Claim: People care about you
This is true! But, once again, does not mean cyberbullying should be tolerated.
So what can we learn? Many people do not thinking cyberbullying is as much of an issue as it truly is. Schools, the government, parents, and other children and teens do not understand the mental torture that victims of cyberbullying go through. We need stricter punishments for cyberbullies because the damage done to a victim is severe and, in many cases, permanent.
Cyberbullying is a term that has taken the world by storm and has been reported through a variety of media outlets for the past few years. We have all heard the stories of people, mainly young ones in middle and high school taking their lives as a result of constant cyberbullying. This is why people are fighting for tougher laws against cyberbullying from schools and public officials alike. Although the ending of short lives can be agreed upon by many as rather unfortunate, not all believe that it is at the fault of the bully.
There are those who argue that bullying, in any sense whether physical, verbal, or cyber, is inevitable and that younger people today are just responding incorrectly. This is up for debate but what could be better said is an alternative to prison. “If the only tool you have is prison, then every problem looks like a crime”, as explained by NY Times author Paul butler, a former federal prosecutor in his article “New Criminal Laws Aren’t the Answer to Bullying”. Because these cyberbullies did not intend for their “victims” to end their lives they should not be sent to prison, but punished in some other way. It can also be argued that the right to Freedom of Speech is being taken away from the cyberbully if they are arrested.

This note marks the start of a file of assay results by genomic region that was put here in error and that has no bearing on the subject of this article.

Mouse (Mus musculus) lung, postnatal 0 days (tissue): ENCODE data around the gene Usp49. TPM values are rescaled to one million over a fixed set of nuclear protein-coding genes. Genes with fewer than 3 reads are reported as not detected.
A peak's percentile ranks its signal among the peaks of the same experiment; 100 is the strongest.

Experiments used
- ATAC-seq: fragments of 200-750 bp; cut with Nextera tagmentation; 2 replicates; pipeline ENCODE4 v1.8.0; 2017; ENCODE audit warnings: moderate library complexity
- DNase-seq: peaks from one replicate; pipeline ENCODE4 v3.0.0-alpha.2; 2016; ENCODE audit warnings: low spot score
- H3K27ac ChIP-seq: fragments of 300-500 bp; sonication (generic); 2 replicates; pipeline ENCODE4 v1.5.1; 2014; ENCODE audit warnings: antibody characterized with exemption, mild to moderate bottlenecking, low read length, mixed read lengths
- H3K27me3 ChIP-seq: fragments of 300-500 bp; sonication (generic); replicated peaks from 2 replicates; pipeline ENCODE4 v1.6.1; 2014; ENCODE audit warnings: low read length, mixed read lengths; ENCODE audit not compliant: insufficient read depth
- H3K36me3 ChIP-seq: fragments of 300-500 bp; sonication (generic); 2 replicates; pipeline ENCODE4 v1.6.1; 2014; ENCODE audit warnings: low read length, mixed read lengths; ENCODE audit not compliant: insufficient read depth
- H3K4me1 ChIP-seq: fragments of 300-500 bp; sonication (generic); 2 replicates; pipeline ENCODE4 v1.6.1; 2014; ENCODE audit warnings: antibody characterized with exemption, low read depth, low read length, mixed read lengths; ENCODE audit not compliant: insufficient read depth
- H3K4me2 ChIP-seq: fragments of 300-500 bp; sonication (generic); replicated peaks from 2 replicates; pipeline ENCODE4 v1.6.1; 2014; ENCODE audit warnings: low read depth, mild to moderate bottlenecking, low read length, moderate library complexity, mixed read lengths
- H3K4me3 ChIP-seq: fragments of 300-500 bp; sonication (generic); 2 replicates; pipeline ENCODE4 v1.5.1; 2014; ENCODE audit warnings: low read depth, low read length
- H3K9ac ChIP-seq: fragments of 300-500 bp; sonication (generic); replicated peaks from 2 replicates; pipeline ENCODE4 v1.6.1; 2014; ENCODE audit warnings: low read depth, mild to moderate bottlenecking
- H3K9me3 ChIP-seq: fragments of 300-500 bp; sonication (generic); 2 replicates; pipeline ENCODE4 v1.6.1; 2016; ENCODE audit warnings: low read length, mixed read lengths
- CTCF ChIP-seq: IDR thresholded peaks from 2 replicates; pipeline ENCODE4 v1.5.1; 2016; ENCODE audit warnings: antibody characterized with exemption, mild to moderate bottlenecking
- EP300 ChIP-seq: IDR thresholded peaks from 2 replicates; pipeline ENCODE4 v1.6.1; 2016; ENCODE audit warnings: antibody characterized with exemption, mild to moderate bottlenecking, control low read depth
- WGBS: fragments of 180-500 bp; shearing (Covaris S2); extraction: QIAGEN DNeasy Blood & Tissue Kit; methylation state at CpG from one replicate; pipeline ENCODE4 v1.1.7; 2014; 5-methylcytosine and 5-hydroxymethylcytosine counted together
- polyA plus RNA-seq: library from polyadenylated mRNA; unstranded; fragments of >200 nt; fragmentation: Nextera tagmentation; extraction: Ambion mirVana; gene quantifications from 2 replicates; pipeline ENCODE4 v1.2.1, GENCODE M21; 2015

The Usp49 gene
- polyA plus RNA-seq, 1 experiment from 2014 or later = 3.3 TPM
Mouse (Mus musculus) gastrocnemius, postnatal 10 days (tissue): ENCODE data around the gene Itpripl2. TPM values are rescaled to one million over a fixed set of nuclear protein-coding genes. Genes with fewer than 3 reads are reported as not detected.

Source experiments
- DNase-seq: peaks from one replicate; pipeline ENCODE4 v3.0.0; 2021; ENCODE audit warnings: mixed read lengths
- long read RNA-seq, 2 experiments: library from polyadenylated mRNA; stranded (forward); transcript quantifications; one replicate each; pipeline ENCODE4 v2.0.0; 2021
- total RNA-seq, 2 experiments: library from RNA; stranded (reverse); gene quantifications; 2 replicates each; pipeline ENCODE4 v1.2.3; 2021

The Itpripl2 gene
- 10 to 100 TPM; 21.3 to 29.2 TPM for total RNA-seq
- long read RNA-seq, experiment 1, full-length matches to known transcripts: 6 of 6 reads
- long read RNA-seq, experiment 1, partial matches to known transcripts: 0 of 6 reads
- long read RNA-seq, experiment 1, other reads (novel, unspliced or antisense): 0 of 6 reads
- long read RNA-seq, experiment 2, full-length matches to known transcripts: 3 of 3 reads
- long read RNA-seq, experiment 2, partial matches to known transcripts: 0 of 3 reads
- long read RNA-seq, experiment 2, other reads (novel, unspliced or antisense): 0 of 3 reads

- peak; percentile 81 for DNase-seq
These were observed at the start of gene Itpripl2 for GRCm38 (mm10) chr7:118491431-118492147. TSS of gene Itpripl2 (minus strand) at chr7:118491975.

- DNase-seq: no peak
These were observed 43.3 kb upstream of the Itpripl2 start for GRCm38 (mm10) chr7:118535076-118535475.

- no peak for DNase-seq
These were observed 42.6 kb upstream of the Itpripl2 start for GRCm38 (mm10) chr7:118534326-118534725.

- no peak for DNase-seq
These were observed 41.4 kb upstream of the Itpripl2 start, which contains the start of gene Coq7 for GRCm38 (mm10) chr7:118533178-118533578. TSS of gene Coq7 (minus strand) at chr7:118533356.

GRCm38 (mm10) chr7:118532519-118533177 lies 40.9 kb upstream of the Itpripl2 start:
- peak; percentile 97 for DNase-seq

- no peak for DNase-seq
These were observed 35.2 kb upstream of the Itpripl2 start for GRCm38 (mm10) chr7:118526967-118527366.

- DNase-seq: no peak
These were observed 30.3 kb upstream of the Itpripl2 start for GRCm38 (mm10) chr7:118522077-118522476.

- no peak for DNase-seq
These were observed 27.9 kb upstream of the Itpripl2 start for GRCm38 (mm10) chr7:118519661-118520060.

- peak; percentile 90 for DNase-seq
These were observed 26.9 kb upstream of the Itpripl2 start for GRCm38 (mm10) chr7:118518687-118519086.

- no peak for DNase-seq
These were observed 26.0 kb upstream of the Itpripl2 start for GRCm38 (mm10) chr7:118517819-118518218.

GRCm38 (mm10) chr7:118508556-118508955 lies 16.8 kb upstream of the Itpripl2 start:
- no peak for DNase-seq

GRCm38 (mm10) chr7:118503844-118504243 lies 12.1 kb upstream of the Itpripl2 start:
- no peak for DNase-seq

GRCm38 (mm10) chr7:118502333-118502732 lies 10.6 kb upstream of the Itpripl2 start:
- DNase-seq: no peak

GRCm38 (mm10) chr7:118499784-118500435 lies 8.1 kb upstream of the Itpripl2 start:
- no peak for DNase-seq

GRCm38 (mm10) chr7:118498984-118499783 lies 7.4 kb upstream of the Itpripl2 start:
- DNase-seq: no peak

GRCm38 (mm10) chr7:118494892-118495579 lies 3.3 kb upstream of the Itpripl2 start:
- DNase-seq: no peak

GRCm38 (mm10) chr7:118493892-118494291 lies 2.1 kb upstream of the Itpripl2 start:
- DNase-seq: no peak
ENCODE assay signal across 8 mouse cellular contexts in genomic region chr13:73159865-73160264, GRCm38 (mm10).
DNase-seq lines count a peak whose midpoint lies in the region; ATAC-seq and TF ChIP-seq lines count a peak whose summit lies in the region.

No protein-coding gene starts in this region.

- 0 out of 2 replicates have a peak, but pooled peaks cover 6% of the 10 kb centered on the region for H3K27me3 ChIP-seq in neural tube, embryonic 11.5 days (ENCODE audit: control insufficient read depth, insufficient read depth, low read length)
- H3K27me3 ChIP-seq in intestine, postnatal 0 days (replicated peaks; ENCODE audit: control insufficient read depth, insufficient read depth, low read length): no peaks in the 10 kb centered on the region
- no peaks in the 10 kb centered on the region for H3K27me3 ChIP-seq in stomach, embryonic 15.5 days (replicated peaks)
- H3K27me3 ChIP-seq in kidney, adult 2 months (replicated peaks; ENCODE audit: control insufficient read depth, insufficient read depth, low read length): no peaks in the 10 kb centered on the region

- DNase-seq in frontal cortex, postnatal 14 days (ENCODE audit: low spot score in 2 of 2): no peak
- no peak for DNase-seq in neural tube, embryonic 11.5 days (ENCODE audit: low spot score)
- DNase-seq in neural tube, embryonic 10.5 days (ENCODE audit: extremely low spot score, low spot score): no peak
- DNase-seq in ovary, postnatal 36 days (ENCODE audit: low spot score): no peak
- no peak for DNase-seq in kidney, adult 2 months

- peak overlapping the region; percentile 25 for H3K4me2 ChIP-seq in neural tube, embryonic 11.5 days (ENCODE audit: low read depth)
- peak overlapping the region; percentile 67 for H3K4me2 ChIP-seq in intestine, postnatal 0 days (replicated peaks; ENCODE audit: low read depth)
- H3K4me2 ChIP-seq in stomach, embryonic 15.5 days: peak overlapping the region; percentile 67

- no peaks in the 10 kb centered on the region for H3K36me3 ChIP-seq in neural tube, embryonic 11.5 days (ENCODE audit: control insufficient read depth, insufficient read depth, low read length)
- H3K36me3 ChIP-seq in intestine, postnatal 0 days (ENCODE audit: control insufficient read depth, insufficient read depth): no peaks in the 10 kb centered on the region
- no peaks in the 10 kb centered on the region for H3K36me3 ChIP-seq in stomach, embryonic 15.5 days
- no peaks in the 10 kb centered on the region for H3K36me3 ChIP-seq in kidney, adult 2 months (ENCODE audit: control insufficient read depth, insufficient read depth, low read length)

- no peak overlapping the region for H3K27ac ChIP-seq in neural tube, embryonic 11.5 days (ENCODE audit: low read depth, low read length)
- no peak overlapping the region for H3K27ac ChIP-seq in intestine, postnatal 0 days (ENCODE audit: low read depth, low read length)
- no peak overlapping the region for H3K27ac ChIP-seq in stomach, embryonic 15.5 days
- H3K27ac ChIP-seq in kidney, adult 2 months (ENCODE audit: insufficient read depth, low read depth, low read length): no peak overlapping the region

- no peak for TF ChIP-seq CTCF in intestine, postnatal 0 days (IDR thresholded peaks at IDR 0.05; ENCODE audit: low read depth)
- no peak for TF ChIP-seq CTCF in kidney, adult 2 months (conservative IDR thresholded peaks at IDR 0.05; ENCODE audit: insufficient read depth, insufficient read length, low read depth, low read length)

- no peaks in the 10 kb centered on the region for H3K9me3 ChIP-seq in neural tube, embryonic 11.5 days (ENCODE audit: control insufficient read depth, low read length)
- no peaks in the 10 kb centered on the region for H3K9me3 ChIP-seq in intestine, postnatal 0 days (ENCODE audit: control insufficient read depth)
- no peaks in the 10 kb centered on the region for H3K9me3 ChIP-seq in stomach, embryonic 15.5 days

According to Forbes the United States already has the highest incarceration rate in the world, spending $60.3 billion in budget expenditures. Imprisoning students would add to this and the current 2.3 million people already in our overcrowded prisons. And as stated in the Forbes article, “Bullying Is Bad, But Criminalizing Bullying Would Be Even Worse” by Eli Federman “When bullying leads to suicide it is deeply tragic, but the fact is that this result is exceptionally rare. Millions of teens are bullied annually yet few take their lives.” Because the circumstances of those taking their lives as a result of cyberbullying is minuscule in comparison to the number of all who are cyberbullied, there is no case for the criminalization of cyberbullies, but there is call for some type of just punishment.